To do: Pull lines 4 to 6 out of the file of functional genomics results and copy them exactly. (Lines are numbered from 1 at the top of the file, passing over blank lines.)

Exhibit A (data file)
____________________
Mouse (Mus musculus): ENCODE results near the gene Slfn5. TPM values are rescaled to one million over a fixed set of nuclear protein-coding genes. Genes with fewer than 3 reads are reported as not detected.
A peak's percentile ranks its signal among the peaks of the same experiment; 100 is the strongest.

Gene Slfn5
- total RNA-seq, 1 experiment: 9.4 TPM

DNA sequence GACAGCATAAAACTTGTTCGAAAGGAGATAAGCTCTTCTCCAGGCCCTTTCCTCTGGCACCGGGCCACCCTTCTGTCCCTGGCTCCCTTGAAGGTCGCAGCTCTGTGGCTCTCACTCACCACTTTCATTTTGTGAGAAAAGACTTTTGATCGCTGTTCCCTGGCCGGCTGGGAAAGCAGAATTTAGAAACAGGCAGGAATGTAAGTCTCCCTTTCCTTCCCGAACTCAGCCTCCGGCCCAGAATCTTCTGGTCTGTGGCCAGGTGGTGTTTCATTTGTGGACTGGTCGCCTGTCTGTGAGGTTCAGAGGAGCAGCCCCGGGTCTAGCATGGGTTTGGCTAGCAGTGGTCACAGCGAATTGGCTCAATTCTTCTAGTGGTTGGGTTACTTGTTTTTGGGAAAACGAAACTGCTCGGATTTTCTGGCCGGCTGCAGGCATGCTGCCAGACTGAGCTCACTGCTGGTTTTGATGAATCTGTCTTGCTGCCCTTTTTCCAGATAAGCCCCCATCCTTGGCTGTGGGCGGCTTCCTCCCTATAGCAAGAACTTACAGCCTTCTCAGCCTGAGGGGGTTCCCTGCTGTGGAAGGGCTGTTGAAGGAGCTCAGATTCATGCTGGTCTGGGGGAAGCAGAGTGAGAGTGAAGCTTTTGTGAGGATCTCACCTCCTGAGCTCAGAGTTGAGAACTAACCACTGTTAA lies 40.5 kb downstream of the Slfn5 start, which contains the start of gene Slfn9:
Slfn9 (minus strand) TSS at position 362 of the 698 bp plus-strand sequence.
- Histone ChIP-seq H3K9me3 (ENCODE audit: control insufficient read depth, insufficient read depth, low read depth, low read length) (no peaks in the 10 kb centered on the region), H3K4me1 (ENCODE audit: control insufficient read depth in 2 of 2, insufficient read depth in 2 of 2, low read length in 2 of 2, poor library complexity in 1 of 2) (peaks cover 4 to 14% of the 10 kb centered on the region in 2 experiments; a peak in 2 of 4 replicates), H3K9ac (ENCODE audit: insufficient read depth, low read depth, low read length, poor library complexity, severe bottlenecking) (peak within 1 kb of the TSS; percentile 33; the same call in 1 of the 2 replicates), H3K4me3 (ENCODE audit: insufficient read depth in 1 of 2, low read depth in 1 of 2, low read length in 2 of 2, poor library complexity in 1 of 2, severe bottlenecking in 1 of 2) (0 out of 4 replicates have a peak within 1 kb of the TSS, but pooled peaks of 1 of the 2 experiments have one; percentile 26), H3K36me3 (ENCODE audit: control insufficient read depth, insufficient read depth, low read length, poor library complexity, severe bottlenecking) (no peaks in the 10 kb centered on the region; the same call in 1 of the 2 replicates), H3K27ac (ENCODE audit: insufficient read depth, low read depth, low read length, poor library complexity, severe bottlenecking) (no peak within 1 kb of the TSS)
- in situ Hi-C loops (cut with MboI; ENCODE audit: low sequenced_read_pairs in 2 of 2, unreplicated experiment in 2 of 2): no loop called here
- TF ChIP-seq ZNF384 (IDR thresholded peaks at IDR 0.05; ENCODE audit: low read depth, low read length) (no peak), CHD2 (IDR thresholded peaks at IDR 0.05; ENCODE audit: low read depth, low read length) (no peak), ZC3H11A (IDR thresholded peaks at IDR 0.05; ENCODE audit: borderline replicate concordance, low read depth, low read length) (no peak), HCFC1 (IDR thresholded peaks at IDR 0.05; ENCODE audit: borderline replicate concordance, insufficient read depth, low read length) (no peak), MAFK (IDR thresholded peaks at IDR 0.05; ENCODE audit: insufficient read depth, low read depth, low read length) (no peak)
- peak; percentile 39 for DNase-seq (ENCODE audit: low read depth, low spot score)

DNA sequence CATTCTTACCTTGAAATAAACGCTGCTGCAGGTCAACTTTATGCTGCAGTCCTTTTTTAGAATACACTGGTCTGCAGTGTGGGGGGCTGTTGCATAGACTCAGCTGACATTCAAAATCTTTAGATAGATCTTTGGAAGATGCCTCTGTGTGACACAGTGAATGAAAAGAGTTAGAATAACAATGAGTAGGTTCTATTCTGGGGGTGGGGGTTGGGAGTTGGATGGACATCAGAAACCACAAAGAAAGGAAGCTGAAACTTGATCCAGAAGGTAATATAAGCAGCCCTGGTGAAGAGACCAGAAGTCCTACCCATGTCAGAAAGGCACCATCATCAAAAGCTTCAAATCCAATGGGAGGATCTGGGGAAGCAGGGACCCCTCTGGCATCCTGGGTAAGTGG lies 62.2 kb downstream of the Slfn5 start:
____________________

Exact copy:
- total RNA-seq, 1 experiment: 9.4 TPM

DNA sequence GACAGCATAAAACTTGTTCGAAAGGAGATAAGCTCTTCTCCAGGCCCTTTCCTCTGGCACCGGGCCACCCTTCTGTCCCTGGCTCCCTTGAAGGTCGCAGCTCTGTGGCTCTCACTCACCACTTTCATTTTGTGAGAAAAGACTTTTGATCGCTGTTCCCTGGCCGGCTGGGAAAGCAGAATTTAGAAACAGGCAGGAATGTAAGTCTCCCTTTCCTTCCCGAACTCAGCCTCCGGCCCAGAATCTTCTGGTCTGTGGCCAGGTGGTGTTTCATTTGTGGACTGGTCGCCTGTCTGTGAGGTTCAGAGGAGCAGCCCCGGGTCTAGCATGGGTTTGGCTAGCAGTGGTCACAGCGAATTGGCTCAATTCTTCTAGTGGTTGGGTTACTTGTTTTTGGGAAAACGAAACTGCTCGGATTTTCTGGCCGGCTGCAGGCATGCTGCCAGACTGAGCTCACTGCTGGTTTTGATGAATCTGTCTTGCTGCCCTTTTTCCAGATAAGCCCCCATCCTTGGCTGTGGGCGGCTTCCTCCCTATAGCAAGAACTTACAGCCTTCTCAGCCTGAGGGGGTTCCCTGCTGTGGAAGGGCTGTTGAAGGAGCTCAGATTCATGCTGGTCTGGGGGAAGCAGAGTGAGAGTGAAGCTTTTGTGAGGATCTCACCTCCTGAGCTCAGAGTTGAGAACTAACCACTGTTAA lies 40.5 kb downstream of the Slfn5 start, which contains the start of gene Slfn9:
Slfn9 (minus strand) TSS at position 362 of the 698 bp plus-strand sequence.